Baitulmaal's Islamist activities are not confined to its unaccountable spending in the Middle East. In America, Baitulmaal is closely involved with prominent Islamists. Its most recent executive director, Suleiman Alghanem, is involved with the Hamas-linked group, American Muslims for Palestine. And Baitulmaal's events have featured speakers such as Osama Abu Irshaid, who has praised Hamas as "an army for liberation" whose fighters "rise up for the blood of martyrs."
Baitulmaal has many affiliates, subsidiaries, and partners who have similarly escaped past scrutiny. Baitulmaal's tax returns reveal donations worth hundreds of thousands of dollars to dozens of similar Islamist charities and groups across America, including charities linked to the Muslim Brotherhood and the Turkish regime.
Some of these charities share officials: United Hands Relief for example, is a new charity run by Baitulmaal's own Suleiman Alghanem. United Hands Relief's 2016 tax return even recorded its original name as Baitulmaal Relief and Development. In fact, in Gaza, UFA and Baitulmaal employee Amjad Mansour now claims to run United Hands Relief's Palestine office as well.
Meanwhile, former Baitulmaal President Abuabdallah Boumidiene also served as CEO of the terror-linked charity LIFE for Relief and Development, which, along with United Muslims Relief, are also donors to UFA in Gaza. All of these charities partner closely, both privately and through international bodies such as the UN.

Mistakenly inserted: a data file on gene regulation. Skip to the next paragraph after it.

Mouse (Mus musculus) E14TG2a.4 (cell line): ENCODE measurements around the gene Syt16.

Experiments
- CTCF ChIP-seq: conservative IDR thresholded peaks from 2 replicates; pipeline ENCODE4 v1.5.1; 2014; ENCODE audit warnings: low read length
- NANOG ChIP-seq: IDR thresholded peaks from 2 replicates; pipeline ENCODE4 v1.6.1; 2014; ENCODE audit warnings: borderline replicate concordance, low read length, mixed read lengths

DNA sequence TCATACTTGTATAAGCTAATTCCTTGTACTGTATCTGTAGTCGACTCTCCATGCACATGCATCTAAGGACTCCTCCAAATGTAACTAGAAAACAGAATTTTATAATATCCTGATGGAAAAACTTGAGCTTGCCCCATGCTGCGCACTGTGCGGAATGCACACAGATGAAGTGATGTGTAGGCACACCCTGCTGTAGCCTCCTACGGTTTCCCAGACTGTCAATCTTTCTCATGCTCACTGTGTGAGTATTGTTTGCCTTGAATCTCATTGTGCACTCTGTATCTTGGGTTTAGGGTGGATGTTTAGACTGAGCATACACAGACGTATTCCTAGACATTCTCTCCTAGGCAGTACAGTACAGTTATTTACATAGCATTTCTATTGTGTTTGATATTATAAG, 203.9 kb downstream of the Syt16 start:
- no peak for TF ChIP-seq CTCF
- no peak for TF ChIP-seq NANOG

There exists a prosperous, incestuous network of lesser-known Islamist charities operating in America, many of which are linked to extremism at home and terror abroad. Baitulmaal is just one terror-linked, multi-million dollar example.
The Holy Land Foundation trial finished ten years ago. Since then, while attentions and politics have been focused elsewhere, Islamist charitable networks have flourished, and are now raising millions of dollars and sending it to parts of the world where Islamist terror thrives. It is time for law enforcement to investigate the activities of all these charities, and start shutting down one of global Islamism's most lucrative industries.